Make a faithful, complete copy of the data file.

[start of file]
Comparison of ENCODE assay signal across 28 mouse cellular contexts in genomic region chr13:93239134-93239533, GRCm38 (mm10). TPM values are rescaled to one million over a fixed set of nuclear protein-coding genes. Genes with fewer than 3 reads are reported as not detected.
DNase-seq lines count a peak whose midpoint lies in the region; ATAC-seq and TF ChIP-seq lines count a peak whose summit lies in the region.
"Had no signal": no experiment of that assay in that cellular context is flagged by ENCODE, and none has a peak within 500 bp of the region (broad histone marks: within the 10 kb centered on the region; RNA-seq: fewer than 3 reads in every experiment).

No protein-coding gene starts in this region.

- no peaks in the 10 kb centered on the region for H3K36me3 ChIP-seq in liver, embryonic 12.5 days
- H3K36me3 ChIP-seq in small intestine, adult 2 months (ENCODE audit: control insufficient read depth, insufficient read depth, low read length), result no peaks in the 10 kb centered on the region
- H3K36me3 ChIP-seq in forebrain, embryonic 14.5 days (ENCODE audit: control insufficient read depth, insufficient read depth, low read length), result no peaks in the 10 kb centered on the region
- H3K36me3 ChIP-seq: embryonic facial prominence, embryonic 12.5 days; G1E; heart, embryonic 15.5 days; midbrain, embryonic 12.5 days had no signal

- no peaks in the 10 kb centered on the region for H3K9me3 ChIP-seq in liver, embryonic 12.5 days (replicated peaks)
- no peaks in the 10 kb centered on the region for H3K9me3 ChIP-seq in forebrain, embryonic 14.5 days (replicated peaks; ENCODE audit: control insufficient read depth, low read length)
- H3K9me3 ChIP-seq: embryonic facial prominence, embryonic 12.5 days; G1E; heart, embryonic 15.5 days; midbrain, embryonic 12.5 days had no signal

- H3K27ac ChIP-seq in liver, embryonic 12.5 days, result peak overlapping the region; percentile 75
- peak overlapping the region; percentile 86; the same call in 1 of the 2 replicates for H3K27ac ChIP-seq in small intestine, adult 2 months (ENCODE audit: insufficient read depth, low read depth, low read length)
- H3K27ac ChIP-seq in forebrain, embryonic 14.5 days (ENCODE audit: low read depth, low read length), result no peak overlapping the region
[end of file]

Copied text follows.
Comparison of ENCODE assay signal across 28 mouse cellular contexts in genomic region chr13:93239134-93239533, GRCm38 (mm10). TPM values are rescaled to one million over a fixed set of nuclear protein-coding genes. Genes with fewer than 3 reads are reported as not detected.
DNase-seq lines count a peak whose midpoint lies in the region; ATAC-seq and TF ChIP-seq lines count a peak whose summit lies in the region.
"Had no signal": no experiment of that assay in that cellular context is flagged by ENCODE, and none has a peak within 500 bp of the region (broad histone marks: within the 10 kb centered on the region; RNA-seq: fewer than 3 reads in every experiment).

No protein-coding gene starts in this region.

- no peaks in the 10 kb centered on the region for H3K36me3 ChIP-seq in liver, embryonic 12.5 days
- H3K36me3 ChIP-seq in small intestine, adult 2 months (ENCODE audit: control insufficient read depth, insufficient read depth, low read length), result no peaks in the 10 kb centered on the region
- H3K36me3 ChIP-seq in forebrain, embryonic 14.5 days (ENCODE audit: control insufficient read depth, insufficient read depth, low read length), result no peaks in the 10 kb centered on the region
- H3K36me3 ChIP-seq: embryonic facial prominence, embryonic 12.5 days; G1E; heart, embryonic 15.5 days; midbrain, embryonic 12.5 days had no signal

- no peaks in the 10 kb centered on the region for H3K9me3 ChIP-seq in liver, embryonic 12.5 days (replicated peaks)
- no peaks in the 10 kb centered on the region for H3K9me3 ChIP-seq in forebrain, embryonic 14.5 days (replicated peaks; ENCODE audit: control insufficient read depth, low read length)
- H3K9me3 ChIP-seq: embryonic facial prominence, embryonic 12.5 days; G1E; heart, embryonic 15.5 days; midbrain, embryonic 12.5 days had no signal

- H3K27ac ChIP-seq in liver, embryonic 12.5 days, result peak overlapping the region; percentile 75
- peak overlapping the region; percentile 86; the same call in 1 of the 2 replicates for H3K27ac ChIP-seq in small intestine, adult 2 months (ENCODE audit: insufficient read depth, low read depth, low read length)
- H3K27ac ChIP-seq in forebrain, embryonic 14.5 days (ENCODE audit: low read depth, low read length), result no peak overlapping the region